OTJINENE – Vandalism, overloading and reckless driving along Namibian roads have resulted in the diversion of millions of dollars for road repair and paving, said Works and Transport Minister Errki Nghimtina on Friday.
Speaking during the official opening ceremony of the Gobabis-Otjinene road, Nghimtina said government has over the years injected huge amount of funds into unnecessary road repairs caused mainly by irresponsible behaviour – money that could have been spent better on other government projects.
He called on road users to use the road with care, as it is a national asset that needs to be inherited by future generations for decades to come.
“We should guard against vandalism, overloading and placing of unnecessary pressure on Namibian roads. Roads are expensive to construct, let alone repair due to negligence,” he noted.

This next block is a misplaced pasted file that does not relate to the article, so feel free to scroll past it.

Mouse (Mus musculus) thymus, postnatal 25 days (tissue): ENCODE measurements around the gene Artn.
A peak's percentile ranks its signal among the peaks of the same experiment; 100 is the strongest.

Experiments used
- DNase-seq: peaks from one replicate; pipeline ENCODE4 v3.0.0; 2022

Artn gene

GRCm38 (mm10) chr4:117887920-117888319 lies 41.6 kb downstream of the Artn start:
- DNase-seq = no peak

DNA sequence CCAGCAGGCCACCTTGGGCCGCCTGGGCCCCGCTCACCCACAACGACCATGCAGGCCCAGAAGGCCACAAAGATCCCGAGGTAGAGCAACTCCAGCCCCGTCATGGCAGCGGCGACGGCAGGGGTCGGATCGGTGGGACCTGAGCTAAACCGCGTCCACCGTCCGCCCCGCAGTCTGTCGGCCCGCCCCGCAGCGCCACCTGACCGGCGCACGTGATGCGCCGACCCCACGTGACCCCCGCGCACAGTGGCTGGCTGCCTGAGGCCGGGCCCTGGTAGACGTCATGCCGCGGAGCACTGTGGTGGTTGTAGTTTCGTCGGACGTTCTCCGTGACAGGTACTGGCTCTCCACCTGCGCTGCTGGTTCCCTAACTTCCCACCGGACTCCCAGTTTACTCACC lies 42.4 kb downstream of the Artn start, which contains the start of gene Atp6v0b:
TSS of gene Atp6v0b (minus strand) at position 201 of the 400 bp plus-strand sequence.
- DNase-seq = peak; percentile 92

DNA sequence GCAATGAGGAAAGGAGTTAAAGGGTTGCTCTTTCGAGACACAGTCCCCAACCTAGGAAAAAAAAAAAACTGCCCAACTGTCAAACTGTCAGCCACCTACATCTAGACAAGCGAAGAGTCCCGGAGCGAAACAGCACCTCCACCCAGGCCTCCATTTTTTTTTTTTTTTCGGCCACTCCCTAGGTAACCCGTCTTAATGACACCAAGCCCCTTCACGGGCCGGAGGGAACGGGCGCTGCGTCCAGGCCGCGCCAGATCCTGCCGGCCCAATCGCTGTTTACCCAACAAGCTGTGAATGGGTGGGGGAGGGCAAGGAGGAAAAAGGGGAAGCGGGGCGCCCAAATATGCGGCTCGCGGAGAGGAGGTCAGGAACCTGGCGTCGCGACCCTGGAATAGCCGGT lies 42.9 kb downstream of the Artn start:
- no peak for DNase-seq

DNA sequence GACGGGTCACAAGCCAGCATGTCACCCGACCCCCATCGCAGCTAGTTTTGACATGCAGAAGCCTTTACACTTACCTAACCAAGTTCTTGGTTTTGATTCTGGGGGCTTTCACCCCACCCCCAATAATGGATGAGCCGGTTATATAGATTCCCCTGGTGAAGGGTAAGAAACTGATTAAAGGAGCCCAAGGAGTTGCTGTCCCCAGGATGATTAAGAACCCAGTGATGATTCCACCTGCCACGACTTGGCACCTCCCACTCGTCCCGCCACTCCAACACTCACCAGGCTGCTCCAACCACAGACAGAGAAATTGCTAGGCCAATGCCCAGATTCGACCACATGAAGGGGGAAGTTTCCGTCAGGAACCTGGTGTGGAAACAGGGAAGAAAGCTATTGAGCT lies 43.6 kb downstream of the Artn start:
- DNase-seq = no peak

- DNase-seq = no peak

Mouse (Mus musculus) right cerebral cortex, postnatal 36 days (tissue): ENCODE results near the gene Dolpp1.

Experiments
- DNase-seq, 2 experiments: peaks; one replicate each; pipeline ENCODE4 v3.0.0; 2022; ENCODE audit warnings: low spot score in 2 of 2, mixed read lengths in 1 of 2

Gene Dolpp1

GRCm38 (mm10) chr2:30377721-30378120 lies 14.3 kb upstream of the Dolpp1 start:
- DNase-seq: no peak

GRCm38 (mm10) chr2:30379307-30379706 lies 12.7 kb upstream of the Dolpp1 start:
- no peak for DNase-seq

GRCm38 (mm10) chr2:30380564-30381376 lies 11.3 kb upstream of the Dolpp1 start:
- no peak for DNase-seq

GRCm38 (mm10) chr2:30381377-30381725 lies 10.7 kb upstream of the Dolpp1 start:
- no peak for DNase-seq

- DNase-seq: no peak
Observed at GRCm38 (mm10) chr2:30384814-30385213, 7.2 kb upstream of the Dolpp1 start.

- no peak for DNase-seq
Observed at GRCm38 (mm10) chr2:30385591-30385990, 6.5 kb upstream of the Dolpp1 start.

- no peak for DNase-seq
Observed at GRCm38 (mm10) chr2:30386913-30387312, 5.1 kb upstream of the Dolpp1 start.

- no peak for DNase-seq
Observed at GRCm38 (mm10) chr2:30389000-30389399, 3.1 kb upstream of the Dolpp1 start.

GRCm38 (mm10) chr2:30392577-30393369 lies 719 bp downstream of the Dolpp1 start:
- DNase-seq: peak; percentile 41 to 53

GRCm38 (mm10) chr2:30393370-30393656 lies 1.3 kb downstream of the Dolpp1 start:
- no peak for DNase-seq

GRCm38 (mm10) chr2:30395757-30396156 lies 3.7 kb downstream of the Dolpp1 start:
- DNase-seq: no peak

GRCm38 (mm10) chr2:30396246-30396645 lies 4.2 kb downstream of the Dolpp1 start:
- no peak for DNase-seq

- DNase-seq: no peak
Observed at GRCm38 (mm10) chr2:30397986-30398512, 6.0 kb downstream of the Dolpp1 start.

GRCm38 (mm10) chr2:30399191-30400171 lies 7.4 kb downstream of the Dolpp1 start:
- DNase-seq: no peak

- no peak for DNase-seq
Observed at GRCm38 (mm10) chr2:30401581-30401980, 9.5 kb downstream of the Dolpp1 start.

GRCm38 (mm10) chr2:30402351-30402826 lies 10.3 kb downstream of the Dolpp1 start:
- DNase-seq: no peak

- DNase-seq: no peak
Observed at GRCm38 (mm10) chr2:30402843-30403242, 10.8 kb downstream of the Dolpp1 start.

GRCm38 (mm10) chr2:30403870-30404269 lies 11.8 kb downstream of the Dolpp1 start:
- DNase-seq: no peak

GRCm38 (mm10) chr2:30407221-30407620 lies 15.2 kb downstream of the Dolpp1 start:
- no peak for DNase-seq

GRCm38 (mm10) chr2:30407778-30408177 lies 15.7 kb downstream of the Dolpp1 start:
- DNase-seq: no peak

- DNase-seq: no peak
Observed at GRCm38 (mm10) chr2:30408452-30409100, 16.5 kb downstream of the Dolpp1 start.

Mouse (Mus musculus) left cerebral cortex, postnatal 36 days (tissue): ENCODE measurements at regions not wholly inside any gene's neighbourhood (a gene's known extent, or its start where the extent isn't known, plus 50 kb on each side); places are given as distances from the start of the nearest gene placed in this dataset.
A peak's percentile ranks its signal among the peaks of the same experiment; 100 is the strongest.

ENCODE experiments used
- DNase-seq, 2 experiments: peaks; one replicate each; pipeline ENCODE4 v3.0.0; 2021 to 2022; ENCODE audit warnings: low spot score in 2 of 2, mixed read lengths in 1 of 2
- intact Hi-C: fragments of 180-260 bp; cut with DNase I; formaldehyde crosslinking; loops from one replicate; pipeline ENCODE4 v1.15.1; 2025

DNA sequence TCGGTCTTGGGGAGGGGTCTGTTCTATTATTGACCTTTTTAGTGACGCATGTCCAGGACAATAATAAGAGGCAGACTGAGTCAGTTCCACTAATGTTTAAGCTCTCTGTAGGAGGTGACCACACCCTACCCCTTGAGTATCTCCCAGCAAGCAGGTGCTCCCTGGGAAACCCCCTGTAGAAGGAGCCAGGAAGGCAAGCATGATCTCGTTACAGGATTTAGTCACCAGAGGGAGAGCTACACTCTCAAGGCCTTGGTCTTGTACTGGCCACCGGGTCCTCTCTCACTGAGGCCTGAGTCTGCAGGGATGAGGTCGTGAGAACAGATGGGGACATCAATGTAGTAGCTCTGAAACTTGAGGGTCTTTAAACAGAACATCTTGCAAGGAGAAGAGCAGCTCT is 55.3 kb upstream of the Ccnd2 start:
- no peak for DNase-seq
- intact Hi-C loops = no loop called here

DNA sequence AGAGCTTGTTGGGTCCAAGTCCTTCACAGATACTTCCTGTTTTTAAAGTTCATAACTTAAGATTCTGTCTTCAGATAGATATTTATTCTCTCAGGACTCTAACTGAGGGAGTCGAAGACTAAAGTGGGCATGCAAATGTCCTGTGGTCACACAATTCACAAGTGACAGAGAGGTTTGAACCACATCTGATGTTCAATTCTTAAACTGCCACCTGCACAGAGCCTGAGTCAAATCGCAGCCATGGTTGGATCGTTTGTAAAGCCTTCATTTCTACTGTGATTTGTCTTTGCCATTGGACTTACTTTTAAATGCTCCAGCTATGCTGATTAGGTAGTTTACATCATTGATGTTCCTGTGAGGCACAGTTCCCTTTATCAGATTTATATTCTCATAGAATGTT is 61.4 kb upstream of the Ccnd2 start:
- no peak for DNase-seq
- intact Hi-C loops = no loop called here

Nghimtina said unlike in the developed world where governments service roads through the collection of environment taxes, transport taxes and user fees, Namibia does not have such “luxuries”.
He explained that Namibian roads are only serviced through the collection of mass distance charges, fuel levies and government appropriation to the line ministry.
“We would have liked to upgrade to bitumen standard all sand roads and gravel roads in the country, but we simply do not have the money to do that. As such, it is imperative that we preserve the little that we have.
Such responsibility should not be left on government alone, as we all can play a vital part in such a process,” the minister said.
Nghimtina noted that it costs government between N$3 million and N$4 million to construct a kilometre of tarred road (bitumen standard).
He said his ministry will soon work on setting up measures that will oblige those guilty of such vandalism and abuse to pay for their acts.
“We cannot let this go on any longer. We need to act now. As such my ministry will deliberate on appropriate measures to deal with the scenario,” he noted. – Nampa